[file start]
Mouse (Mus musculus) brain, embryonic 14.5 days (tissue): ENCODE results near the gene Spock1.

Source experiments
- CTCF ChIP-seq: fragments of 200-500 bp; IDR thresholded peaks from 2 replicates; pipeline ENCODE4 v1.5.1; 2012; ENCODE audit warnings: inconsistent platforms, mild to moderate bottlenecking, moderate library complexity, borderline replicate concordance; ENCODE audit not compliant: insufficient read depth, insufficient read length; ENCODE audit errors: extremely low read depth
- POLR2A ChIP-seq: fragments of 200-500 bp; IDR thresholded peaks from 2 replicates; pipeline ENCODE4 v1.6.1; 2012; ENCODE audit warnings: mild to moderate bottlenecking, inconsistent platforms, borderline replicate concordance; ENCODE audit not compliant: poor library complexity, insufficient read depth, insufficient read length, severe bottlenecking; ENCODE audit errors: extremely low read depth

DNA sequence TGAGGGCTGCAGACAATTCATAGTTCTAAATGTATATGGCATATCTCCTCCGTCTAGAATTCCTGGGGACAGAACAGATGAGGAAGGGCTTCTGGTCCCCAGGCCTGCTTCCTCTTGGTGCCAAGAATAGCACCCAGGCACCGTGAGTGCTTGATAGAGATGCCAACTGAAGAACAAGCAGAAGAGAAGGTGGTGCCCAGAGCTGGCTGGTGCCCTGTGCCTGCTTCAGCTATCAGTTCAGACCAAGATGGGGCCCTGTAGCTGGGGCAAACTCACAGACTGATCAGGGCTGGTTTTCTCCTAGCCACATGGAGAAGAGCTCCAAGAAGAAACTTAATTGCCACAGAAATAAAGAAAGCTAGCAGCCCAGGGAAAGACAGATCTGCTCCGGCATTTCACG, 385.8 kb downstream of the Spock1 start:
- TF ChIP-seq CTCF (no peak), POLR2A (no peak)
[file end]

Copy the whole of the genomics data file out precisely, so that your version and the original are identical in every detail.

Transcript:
Mouse (Mus musculus) brain, embryonic 14.5 days (tissue): ENCODE results near the gene Spock1.

Source experiments
- CTCF ChIP-seq: fragments of 200-500 bp; IDR thresholded peaks from 2 replicates; pipeline ENCODE4 v1.5.1; 2012; ENCODE audit warnings: inconsistent platforms, mild to moderate bottlenecking, moderate library complexity, borderline replicate concordance; ENCODE audit not compliant: insufficient read depth, insufficient read length; ENCODE audit errors: extremely low read depth
- POLR2A ChIP-seq: fragments of 200-500 bp; IDR thresholded peaks from 2 replicates; pipeline ENCODE4 v1.6.1; 2012; ENCODE audit warnings: mild to moderate bottlenecking, inconsistent platforms, borderline replicate concordance; ENCODE audit not compliant: poor library complexity, insufficient read depth, insufficient read length, severe bottlenecking; ENCODE audit errors: extremely low read depth

DNA sequence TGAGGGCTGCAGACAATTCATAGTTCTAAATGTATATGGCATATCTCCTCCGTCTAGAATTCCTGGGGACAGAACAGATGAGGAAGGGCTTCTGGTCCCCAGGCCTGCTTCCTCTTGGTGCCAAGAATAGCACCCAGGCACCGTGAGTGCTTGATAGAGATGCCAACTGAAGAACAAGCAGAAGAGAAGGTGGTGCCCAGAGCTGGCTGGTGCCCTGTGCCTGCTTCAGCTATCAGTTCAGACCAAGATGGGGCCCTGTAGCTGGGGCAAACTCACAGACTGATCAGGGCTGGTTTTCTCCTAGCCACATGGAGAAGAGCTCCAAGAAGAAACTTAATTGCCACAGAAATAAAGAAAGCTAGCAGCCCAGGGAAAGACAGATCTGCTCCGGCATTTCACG, 385.8 kb downstream of the Spock1 start:
- TF ChIP-seq CTCF (no peak), POLR2A (no peak)